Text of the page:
Japanese Knotweed hit the headlines in 2014, when a man killed his wife after he believed that the knotweed was invading his home. However, it transpired that the knotweed had not yet affected his home. He was convinced that the knotweed would invade his home and leave his property worthless.
What is knotweed?
Knotweed arrived from Japan in 1825 as an ornamental plant and spreads through modified underground stems called rhizomes. Japanese Knotweed is considered to be invasive which can cause serious damage to buildings and construction sites.
The Environment Agency describes Japanese Knotweed as the most invasive species of plant in Britain.
Landowners are under a statutory duty to be proactive in the control and eradication of knotweed. It is an offence under section 14(2) of the Wildlife and Countryside Act 1981 to “plant or otherwise cause to grow in the wild” any plant listed in Schedule Nine, Part II to the Act, which includes Japanese Knotweed.
Under part 2 of the Environmental Protection Act 1990 all Knotweed material (and soil containing Knotweed) is classed as controlled waste and must be disposed of at a licensed landfill site under codes of practice.
The removal, eradication and disposal of the knotweed may be expensive but, given that the presence of it can impede the sale of your property and/or affect the value, the sensible approach would be to have it removed by licensed contractors and properly disposed of.
The costs of treatment can vary depending upon the severity of the knotweed. Professionals can charge between £1,500 and £3,000 if you have a severe knotweed problem – with treatment involving repeat visits for at least five years. This work should also come with an insurance-backed guarantee that the knotweed will not return and will probably involve the removal of potentially contaminated soil.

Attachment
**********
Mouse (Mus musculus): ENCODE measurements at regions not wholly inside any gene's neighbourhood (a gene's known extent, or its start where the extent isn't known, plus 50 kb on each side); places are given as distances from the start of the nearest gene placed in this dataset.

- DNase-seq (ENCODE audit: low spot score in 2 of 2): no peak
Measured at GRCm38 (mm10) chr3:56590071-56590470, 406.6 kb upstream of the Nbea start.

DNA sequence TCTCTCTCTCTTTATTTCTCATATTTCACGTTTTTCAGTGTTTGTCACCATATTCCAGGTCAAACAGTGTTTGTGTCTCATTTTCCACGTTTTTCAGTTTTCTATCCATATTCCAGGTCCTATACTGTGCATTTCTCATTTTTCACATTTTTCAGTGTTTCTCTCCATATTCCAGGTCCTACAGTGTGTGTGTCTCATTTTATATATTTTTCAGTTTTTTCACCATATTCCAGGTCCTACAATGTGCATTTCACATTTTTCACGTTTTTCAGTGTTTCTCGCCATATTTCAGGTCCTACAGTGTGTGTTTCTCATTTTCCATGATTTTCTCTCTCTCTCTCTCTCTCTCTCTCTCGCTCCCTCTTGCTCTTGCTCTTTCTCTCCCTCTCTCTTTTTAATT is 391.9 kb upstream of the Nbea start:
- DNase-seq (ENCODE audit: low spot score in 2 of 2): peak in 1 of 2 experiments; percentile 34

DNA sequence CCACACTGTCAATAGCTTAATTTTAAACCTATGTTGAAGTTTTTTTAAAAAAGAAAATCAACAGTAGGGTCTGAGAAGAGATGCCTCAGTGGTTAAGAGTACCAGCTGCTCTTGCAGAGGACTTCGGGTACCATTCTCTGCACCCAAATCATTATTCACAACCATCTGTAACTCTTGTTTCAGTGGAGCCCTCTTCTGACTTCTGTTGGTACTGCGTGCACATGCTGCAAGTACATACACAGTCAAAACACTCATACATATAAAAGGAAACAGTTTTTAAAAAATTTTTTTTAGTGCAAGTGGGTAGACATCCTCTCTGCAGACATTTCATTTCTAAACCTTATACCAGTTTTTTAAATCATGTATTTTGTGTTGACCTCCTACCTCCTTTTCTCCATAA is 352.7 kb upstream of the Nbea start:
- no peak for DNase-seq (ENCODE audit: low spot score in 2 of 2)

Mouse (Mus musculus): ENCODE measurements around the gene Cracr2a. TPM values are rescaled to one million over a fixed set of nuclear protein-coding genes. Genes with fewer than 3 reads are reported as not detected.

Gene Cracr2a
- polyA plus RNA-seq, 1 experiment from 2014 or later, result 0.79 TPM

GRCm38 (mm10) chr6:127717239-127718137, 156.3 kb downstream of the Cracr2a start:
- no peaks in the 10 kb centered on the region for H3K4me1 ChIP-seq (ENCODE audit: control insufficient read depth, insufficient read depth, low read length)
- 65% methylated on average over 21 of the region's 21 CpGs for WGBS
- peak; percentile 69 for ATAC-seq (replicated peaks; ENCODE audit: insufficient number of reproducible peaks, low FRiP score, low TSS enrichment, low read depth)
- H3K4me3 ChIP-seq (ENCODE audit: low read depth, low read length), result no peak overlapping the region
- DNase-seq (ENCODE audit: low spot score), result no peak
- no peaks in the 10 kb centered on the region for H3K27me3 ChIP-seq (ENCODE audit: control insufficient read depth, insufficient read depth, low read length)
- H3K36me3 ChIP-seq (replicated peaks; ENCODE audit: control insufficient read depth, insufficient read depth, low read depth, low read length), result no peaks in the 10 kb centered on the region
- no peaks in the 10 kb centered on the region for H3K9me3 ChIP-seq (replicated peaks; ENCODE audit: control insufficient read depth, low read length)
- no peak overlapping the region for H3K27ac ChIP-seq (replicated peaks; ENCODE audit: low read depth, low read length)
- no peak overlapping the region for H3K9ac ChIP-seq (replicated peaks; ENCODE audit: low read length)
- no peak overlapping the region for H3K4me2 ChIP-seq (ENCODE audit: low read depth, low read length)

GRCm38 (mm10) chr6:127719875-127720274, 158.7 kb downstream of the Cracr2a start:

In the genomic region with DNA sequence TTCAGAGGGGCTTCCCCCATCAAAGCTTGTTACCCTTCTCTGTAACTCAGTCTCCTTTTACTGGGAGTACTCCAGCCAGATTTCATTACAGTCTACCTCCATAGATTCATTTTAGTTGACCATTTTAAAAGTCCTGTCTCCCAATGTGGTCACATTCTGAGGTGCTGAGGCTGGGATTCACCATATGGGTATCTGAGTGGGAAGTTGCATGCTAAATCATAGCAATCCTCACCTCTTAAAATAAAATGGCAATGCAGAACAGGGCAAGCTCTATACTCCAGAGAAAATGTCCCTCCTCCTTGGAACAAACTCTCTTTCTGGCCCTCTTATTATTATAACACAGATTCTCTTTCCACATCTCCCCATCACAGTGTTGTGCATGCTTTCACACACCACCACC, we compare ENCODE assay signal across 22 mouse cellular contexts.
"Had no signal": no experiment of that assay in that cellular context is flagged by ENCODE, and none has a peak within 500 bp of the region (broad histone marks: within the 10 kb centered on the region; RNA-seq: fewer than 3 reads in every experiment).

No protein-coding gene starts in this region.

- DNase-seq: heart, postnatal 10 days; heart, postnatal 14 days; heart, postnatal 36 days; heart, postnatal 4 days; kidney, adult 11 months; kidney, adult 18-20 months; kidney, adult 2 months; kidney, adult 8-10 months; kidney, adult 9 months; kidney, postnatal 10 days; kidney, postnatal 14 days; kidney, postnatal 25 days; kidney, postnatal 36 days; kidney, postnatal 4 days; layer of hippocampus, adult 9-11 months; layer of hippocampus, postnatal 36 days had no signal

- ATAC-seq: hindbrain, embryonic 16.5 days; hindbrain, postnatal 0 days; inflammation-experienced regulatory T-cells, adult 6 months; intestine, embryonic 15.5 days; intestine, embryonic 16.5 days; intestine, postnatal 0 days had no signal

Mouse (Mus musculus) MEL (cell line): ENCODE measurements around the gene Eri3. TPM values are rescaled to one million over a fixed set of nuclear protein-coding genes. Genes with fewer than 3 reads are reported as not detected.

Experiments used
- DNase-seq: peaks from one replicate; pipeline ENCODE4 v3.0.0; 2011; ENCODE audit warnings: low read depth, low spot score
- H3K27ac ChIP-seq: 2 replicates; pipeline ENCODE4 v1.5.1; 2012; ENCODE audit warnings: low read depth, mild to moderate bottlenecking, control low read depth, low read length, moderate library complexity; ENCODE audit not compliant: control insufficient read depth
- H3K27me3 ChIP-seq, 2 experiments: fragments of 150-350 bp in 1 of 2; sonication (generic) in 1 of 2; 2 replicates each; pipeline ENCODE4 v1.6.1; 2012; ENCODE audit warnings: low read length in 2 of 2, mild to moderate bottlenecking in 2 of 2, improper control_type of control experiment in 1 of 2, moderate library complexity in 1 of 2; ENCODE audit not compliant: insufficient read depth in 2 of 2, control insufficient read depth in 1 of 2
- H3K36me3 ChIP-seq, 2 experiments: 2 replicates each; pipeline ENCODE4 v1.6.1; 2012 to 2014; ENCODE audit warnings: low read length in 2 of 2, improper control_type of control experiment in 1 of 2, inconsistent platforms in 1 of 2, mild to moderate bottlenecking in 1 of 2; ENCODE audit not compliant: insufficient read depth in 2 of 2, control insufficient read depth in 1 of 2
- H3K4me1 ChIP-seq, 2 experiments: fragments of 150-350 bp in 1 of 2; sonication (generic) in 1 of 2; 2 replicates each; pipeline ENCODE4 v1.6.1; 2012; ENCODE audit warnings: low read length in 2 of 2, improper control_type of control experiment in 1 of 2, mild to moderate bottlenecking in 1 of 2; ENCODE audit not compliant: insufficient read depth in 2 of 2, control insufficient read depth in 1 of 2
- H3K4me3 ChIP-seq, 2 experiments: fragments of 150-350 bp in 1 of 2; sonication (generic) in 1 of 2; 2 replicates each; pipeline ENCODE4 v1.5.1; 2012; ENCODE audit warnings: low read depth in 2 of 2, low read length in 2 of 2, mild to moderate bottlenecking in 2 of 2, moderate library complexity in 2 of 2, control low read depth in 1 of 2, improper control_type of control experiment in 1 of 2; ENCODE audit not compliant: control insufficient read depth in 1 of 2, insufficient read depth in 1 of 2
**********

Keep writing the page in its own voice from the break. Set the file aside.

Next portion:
Previously, high street lenders declined Mortgage applications on properties where Japanese Knotweed was present. Gradually lenders have moved their stance and have started to lend and have adopted a measured approach. Some lenders have indicated that, provided the knotweed was at a distance of 7m or more from the property and an appropriate herbicide programme is in place to deal with this threat quite effectively, then they will proceed.
Many lenders are now quite happy to offer mortgages – as long as there is no existing damage to the property structure and as long as their ongoing requirements are met.
Questions arise when dealing with neighboring properties which have issues with knotweed such as:-
- Who is responsible for the knotweed?
- Did it grow in your garden and spread to your neighbour’s property?
- Or did it originate on the other side of the fence?
It is not an offence for Japanese Knotweed to be present on your neighbour’s land but allowing it to encroach onto your property may constitute a private nuisance under common law. It is therefore very important that both parties agree to deal with the invasion of knotweed.
If you cannot agree an action plan and division of costs, you could end up in the civil courts with a claim for damages.
Most buildings insurance policies do not cover the cost of any treatment or removal of Japanese Knotweed.
In 2013, the Property Information Form (TA6 Form) was changed, to specifically include a question regarding Japanese Knotweed. The Seller is now under a duty to disclose whether knotweed exists at the property.
It is important whether you are buying or selling a property that you familiarise yourself with what Japanese Knotweed looks like and whether it affects the property you are selling or purchasing.
If you are looking to sell or purchase a property with suspected Japanese Knotweed, please do not hesitate to call us today on 01902 904060 for further advice.